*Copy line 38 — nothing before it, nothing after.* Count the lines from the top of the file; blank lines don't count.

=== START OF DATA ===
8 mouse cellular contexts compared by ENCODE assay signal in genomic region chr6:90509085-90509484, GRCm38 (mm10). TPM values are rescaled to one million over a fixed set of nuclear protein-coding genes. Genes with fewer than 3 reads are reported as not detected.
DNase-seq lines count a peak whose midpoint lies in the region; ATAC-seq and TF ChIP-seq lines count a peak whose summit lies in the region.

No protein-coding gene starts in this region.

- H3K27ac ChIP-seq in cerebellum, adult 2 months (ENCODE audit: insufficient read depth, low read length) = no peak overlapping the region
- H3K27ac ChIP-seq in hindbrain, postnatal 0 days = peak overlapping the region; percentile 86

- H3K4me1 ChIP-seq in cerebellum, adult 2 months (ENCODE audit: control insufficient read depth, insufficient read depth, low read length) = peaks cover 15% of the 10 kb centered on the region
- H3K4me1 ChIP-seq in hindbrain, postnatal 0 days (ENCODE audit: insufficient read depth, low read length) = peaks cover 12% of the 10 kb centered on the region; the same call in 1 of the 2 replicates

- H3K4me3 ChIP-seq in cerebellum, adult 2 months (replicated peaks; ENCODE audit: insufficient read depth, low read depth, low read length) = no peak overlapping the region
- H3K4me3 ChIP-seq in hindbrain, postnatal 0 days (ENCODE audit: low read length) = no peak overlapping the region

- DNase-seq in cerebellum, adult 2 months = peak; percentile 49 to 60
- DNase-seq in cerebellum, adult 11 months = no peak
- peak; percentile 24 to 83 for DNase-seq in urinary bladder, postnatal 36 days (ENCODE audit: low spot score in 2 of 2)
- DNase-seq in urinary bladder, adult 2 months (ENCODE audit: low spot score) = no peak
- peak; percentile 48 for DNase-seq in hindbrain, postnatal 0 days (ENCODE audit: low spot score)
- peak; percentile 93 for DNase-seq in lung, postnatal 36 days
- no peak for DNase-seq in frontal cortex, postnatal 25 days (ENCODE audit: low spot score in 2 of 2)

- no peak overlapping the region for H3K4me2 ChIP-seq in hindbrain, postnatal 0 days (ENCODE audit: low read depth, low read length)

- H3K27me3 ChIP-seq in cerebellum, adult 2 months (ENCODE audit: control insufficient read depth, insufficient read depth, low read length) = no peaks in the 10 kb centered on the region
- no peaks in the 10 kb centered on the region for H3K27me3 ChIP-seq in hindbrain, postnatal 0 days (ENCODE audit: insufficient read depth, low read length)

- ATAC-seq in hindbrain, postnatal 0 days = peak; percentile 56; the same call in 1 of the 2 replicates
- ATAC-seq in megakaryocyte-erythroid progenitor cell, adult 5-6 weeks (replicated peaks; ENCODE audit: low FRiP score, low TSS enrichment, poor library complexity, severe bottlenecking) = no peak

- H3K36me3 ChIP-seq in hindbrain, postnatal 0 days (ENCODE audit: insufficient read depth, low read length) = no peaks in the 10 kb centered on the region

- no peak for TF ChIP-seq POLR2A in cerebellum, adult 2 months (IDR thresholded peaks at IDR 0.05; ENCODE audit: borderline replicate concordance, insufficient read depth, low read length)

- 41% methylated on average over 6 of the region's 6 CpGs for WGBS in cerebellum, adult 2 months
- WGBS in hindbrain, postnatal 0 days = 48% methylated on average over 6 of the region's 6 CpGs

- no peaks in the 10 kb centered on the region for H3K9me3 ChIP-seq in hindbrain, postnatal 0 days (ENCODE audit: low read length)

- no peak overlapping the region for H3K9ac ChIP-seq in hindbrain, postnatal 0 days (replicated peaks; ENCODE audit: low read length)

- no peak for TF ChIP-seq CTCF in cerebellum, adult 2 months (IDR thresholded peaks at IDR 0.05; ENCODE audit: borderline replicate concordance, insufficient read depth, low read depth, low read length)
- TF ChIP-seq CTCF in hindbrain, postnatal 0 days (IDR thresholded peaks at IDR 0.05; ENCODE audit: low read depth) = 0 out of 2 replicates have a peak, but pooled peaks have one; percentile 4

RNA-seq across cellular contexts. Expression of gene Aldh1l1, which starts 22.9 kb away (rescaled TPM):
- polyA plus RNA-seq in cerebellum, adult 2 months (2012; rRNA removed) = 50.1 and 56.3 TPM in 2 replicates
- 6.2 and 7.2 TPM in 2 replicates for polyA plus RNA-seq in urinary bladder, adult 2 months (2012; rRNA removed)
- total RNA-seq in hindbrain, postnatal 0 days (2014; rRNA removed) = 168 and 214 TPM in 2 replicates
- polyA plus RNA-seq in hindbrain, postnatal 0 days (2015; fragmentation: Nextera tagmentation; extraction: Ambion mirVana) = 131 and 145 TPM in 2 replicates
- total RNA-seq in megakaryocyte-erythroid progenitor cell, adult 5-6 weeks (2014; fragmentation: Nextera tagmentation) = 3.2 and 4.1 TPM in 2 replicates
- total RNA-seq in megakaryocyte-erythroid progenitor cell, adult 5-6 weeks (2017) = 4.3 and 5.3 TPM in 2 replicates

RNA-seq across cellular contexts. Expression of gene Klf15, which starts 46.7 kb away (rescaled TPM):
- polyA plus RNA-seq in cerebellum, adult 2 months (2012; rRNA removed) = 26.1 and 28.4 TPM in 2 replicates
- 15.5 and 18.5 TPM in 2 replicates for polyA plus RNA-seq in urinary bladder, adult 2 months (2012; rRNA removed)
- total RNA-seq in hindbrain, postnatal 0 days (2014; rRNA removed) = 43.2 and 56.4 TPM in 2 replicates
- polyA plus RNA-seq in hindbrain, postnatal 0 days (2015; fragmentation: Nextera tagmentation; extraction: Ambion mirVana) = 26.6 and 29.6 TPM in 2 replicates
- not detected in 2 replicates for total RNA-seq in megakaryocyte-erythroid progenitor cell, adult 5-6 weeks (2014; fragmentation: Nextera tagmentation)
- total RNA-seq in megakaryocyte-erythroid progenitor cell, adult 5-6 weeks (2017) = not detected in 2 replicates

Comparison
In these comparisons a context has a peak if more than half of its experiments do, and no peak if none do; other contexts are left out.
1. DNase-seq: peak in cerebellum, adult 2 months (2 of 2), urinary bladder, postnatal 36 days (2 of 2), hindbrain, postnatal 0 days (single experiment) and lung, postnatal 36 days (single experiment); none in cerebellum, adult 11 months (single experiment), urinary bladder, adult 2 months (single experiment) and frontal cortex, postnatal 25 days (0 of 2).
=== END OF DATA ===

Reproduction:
- polyA plus RNA-seq in cerebellum, adult 2 months (2012; rRNA removed) = 26.1 and 28.4 TPM in 2 replicates